Following ADA compliance for websites ensures your users can easily access your site and have good experiences regardless of ability.
An ADA-compliant website adheres to the Title III accessibility requirements of the civil rights law by making accommodations for individuals with disabilities. The Web Content Accessibility Guidelines (WCAG), developed through the World Wide Web Consortium (W3C), provide a single shared standard to make web content more accessible for people with disabilities.
While achieving full accessibility takes time and effort, there are several website accessibility practices you can check on your site now.
ADA Best Practices
- Add alternative text: Use alt text within your HTML code to give meaningful descriptions of your web images’ function and appearance. You can typically add alt text through your Content Management System. Alt text allows people using screen readers to understand your web images’ context better. Bonus, it can also improve your SEO since alt text for your images provides context to search engine crawls.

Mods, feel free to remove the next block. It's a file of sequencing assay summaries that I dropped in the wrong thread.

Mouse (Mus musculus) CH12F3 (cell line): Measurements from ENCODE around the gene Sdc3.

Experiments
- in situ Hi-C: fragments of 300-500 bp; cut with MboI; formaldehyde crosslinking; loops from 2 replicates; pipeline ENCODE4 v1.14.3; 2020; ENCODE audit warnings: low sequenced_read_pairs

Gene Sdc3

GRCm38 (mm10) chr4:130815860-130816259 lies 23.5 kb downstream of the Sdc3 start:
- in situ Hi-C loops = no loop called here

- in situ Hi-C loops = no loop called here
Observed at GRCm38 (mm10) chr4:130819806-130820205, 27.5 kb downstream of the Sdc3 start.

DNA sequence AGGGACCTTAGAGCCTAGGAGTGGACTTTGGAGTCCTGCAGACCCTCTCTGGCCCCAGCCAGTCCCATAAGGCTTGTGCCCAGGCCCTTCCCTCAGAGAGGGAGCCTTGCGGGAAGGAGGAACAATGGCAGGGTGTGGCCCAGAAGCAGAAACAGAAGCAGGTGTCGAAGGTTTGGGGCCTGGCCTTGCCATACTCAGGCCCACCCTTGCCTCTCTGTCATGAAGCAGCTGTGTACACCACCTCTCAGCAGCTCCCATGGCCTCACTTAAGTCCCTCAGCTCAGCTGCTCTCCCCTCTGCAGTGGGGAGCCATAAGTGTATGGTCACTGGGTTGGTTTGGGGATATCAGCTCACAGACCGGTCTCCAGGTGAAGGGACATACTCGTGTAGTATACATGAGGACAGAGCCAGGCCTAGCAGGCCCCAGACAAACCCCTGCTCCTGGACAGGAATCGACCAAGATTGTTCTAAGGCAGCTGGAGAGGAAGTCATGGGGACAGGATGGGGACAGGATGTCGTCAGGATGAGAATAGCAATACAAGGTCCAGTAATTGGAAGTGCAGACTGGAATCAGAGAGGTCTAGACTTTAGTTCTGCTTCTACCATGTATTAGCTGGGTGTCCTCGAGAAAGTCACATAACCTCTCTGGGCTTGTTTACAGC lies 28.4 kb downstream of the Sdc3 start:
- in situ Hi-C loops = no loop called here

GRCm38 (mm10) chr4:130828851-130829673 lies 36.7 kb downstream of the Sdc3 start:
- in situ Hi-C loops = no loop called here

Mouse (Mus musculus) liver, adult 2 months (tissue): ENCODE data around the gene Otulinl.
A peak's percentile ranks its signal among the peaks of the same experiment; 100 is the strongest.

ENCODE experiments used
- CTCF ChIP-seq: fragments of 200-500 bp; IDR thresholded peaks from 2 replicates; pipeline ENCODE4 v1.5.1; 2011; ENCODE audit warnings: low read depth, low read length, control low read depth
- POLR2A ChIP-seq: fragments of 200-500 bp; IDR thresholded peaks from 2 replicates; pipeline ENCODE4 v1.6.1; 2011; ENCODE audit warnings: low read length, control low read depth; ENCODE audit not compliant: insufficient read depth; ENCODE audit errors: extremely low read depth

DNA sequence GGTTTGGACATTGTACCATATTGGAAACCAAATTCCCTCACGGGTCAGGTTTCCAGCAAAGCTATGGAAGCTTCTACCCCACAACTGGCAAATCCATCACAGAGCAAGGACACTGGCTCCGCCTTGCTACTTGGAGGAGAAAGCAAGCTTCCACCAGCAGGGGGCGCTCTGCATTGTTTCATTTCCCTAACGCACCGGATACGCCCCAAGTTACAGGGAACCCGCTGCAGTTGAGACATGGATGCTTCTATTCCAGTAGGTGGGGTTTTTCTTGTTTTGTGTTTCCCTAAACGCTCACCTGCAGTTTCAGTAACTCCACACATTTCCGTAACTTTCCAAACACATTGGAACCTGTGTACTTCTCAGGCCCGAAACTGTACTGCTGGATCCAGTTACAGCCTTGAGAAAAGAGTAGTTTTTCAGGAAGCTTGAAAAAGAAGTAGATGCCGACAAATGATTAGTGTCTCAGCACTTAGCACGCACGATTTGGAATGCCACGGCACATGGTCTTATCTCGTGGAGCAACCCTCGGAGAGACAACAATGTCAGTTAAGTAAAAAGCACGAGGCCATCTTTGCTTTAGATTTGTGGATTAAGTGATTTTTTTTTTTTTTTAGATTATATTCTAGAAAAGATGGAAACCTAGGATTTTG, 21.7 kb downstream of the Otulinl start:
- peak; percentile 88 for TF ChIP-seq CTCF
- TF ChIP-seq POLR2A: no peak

- Provide keyboard navigation: Ensure users can navigate your entire website using the tab key and other keyboard functions, rather than a tactile mouse or touchpad. Designing with keyboard navigation in mind ensures your IA, headings, menus, and other web elements are organized in a way that all users benefit from.
- Use accessible colors: Ensure all your content’s colors adhere to the WCAG’s contrast ratio requirement for the visual presentation of text (especially text on images). It should be at least a 4.5:1 contrast ratio to be accessible and ADA compliant. Need a tool to check that? Try this Contrast Checker.
Check out more ADA tips and resources from Motley Fool’s article.